Does he enjoy sitting on pole and winning from lights to flag? by the sound of it, not very much. He’d rather finish second? doubt it…

    Give-me-a-break, Hami ! You’d love to be in that Red Bull !

    • Akshay (@hamilfan) said on 24th September 2013, 3:59

      @fer-no65 He want’s a good race and not a borefest served for us every Sunday. I think I can relate to that .

      If you feel that every driver does not think of winning when the lights go green , then your logic is flawed . Even Max Chilton loves to win . Maybe Lewis likes to have some good fair fights when he wins to feel satisfied of a victory . That , is his personal perspective .

  12. GT Racer (@gt-racer) said on 24th September 2013, 3:09

    I know that any talk of altering the Mexico city circuit will cause an uproar but in all honesty as I said when it was announced it does need to be upgraded & the esses was one section I pointed out.

    The esses are very fast & there is not much run-off there with a concrete wall right there & very high kurbs ready to launch a car if someone runs off. Something does need to be done there to add a bit more run-off to be able to put tyres or tek-pro barriers infront of the concrete walls & the kurbs do need lowering.

    Also lets not over-react, There only talking about moving the corners inwards to create more run-off. They can do that while keeping the actual profile of the corner (And therefore also corner speed) as it was in its original location.

  13. JackySteeg (@jackysteeg) said on 24th September 2013, 3:17

    If Tilke is being recruited to bring the circuit up to scratch with FIA safety regulations, then great. Better that than no race at all. But if he’s going to add a mile-long straight and replace the esses with hairpins, then no. Please be careful, Hermann…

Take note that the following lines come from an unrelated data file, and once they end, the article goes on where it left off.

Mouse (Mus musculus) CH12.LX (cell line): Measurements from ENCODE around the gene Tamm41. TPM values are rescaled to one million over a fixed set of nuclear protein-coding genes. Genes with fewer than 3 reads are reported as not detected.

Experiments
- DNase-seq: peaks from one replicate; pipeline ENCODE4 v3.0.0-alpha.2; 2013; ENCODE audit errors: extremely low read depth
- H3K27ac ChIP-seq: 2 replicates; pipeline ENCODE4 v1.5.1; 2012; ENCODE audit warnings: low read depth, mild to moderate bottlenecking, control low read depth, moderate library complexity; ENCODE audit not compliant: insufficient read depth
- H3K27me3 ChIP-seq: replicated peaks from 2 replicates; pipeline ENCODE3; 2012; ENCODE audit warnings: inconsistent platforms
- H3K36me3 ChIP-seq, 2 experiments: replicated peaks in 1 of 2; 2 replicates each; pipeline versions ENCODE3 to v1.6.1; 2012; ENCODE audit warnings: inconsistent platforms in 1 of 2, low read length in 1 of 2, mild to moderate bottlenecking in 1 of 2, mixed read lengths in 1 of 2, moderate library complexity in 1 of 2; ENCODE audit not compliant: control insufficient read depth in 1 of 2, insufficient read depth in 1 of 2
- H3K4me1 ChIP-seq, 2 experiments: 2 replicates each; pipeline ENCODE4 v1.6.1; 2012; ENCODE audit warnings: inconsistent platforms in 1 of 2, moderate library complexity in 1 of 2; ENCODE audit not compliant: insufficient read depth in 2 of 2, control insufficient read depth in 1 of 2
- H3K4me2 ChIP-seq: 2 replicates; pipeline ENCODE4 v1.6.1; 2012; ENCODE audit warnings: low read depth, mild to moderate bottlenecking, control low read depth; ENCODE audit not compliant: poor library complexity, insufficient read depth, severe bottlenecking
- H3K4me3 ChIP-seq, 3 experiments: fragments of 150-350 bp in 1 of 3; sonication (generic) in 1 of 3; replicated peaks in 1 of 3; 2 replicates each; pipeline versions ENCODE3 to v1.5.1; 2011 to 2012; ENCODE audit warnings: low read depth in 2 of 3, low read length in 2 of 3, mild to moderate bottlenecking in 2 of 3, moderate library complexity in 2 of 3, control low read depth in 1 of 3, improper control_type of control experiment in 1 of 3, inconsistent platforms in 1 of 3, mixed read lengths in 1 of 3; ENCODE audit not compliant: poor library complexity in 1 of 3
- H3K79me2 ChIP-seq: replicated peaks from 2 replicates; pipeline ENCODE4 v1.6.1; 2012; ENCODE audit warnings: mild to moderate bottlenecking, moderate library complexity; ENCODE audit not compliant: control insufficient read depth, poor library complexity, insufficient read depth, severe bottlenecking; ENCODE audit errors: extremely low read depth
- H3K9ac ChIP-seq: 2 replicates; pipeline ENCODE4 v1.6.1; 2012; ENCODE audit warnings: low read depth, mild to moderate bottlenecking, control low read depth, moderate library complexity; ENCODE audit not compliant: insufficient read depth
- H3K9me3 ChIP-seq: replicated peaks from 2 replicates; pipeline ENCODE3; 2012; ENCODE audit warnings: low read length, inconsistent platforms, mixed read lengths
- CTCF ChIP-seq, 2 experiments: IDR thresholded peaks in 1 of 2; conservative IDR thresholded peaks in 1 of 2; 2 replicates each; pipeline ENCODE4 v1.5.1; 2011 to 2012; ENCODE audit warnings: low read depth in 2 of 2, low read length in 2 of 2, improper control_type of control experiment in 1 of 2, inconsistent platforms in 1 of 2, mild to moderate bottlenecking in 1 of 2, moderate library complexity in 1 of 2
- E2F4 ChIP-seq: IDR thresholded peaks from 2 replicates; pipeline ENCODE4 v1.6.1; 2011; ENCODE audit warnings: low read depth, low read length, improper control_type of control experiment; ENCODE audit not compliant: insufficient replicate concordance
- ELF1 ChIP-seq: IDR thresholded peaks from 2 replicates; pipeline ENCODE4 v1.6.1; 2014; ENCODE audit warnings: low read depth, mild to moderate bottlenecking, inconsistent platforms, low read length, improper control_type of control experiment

• Prisoner Monkeys (@prisoner-monkeys) said on 24th September 2013, 3:20

      There’s nothing to suggest that he’s going to tear up the Esses and replace them with a straight. He’s just going to tweak them a bit to get more space for run-off.

    • mantresx (@mantresx) said on 24th September 2013, 7:20

      I agree, I actually like the fact that the circuit is simple in its design (main straight, esses and Peraltada) it may not see the most overtakes of the season or even be the most challenging technically speaking for the drivers, but it definitely has a soul and character that can’t be had in the newer tracks, doesn’t matter how much money they spend to make them.

  14. GeeMac (@geemac) said on 24th September 2013, 5:26

    I have to admit that I did shudder when I read “Tilke plans changes to Mexico City F1 track”. He’s come up with a few cracking designs in his time (Sepang and Austin leap to mind), but I still don’t associate his name with exceptional F1 circuits.

  15. kcarrey (@kcarrey) said on 24th September 2013, 7:29

    Autodromo Hermanos Rodriguez will be disfigured by Hermann Tilke